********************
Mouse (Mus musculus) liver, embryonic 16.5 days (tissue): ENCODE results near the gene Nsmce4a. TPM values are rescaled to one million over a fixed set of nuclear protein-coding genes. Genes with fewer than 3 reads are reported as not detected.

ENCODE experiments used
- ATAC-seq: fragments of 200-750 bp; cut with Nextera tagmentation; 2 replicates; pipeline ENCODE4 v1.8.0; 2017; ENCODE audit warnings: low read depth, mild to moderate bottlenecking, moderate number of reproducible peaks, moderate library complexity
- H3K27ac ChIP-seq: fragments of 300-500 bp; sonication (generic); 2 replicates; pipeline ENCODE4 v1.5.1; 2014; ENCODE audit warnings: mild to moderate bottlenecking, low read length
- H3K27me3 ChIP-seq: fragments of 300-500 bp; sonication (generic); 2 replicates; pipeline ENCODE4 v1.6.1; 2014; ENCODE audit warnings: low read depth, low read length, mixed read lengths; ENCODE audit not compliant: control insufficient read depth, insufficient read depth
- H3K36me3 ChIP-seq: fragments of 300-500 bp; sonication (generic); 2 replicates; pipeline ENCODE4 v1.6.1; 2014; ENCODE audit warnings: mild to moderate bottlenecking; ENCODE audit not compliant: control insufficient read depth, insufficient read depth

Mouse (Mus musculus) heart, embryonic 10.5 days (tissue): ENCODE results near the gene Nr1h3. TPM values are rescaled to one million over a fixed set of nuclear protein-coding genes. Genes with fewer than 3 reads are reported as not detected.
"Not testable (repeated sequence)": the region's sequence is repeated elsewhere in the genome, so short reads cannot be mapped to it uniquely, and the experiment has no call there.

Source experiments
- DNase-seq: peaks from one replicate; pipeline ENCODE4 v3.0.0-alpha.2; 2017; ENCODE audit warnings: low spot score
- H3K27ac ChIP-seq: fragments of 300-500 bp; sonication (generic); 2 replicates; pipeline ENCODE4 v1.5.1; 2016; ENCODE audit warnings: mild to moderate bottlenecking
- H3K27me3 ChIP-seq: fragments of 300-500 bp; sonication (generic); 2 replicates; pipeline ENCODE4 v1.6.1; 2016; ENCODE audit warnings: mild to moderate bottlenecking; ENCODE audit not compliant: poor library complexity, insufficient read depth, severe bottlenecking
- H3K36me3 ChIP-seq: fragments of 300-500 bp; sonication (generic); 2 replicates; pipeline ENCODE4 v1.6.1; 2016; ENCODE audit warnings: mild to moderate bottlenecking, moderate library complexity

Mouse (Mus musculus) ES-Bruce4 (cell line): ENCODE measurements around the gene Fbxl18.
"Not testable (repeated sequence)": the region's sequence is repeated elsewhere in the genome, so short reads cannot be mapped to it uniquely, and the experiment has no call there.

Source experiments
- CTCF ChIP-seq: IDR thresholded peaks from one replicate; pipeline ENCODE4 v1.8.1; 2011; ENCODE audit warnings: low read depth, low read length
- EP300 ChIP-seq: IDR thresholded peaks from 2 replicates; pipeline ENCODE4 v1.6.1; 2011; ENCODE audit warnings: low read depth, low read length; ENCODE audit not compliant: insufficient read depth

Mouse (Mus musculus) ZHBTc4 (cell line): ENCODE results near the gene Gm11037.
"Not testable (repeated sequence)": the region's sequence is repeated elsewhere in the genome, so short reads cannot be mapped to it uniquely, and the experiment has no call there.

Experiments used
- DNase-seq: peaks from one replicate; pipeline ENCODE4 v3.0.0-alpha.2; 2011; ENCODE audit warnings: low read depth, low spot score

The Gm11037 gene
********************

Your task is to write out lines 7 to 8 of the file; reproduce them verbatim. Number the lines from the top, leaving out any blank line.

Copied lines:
Mouse (Mus musculus) heart, embryonic 10.5 days (tissue): ENCODE results near the gene Nr1h3. TPM values are rescaled to one million over a fixed set of nuclear protein-coding genes. Genes with fewer than 3 reads are reported as not detected.
"Not testable (repeated sequence)": the region's sequence is repeated elsewhere in the genome, so short reads cannot be mapped to it uniquely, and the experiment has no call there.